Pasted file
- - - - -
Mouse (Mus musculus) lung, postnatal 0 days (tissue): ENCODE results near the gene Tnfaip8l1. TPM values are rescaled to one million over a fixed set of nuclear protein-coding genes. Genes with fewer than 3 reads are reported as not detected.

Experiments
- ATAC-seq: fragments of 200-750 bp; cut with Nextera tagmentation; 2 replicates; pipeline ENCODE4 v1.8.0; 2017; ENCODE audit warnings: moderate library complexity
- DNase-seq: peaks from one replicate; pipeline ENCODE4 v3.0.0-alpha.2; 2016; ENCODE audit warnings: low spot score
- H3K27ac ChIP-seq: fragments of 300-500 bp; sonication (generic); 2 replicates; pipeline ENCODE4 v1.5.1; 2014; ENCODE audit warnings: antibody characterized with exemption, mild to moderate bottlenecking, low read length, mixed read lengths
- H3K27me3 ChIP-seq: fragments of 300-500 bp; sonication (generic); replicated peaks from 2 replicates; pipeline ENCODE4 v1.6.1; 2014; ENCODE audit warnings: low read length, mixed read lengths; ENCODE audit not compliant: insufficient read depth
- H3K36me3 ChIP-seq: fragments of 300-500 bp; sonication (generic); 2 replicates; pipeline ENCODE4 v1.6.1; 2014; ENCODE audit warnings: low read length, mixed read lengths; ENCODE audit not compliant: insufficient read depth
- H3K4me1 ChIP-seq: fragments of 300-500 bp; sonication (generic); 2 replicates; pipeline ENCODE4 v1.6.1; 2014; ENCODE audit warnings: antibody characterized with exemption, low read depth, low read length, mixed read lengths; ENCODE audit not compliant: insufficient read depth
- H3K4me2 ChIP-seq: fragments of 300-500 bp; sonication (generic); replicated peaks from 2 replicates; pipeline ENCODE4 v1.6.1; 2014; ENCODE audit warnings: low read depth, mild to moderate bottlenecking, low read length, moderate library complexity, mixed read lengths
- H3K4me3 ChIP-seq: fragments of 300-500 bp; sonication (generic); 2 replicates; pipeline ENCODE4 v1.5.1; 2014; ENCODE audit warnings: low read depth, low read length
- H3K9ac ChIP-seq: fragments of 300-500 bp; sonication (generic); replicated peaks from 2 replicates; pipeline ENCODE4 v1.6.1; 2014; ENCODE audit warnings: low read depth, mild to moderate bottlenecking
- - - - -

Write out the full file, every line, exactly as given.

Mouse (Mus musculus) lung, postnatal 0 days (tissue): ENCODE results near the gene Tnfaip8l1. TPM values are rescaled to one million over a fixed set of nuclear protein-coding genes. Genes with fewer than 3 reads are reported as not detected.

Experiments
- ATAC-seq: fragments of 200-750 bp; cut with Nextera tagmentation; 2 replicates; pipeline ENCODE4 v1.8.0; 2017; ENCODE audit warnings: moderate library complexity
- DNase-seq: peaks from one replicate; pipeline ENCODE4 v3.0.0-alpha.2; 2016; ENCODE audit warnings: low spot score
- H3K27ac ChIP-seq: fragments of 300-500 bp; sonication (generic); 2 replicates; pipeline ENCODE4 v1.5.1; 2014; ENCODE audit warnings: antibody characterized with exemption, mild to moderate bottlenecking, low read length, mixed read lengths
- H3K27me3 ChIP-seq: fragments of 300-500 bp; sonication (generic); replicated peaks from 2 replicates; pipeline ENCODE4 v1.6.1; 2014; ENCODE audit warnings: low read length, mixed read lengths; ENCODE audit not compliant: insufficient read depth
- H3K36me3 ChIP-seq: fragments of 300-500 bp; sonication (generic); 2 replicates; pipeline ENCODE4 v1.6.1; 2014; ENCODE audit warnings: low read length, mixed read lengths; ENCODE audit not compliant: insufficient read depth
- H3K4me1 ChIP-seq: fragments of 300-500 bp; sonication (generic); 2 replicates; pipeline ENCODE4 v1.6.1; 2014; ENCODE audit warnings: antibody characterized with exemption, low read depth, low read length, mixed read lengths; ENCODE audit not compliant: insufficient read depth
- H3K4me2 ChIP-seq: fragments of 300-500 bp; sonication (generic); replicated peaks from 2 replicates; pipeline ENCODE4 v1.6.1; 2014; ENCODE audit warnings: low read depth, mild to moderate bottlenecking, low read length, moderate library complexity, mixed read lengths
- H3K4me3 ChIP-seq: fragments of 300-500 bp; sonication (generic); 2 replicates; pipeline ENCODE4 v1.5.1; 2014; ENCODE audit warnings: low read depth, low read length
- H3K9ac ChIP-seq: fragments of 300-500 bp; sonication (generic); replicated peaks from 2 replicates; pipeline ENCODE4 v1.6.1; 2014; ENCODE audit warnings: low read depth, mild to moderate bottlenecking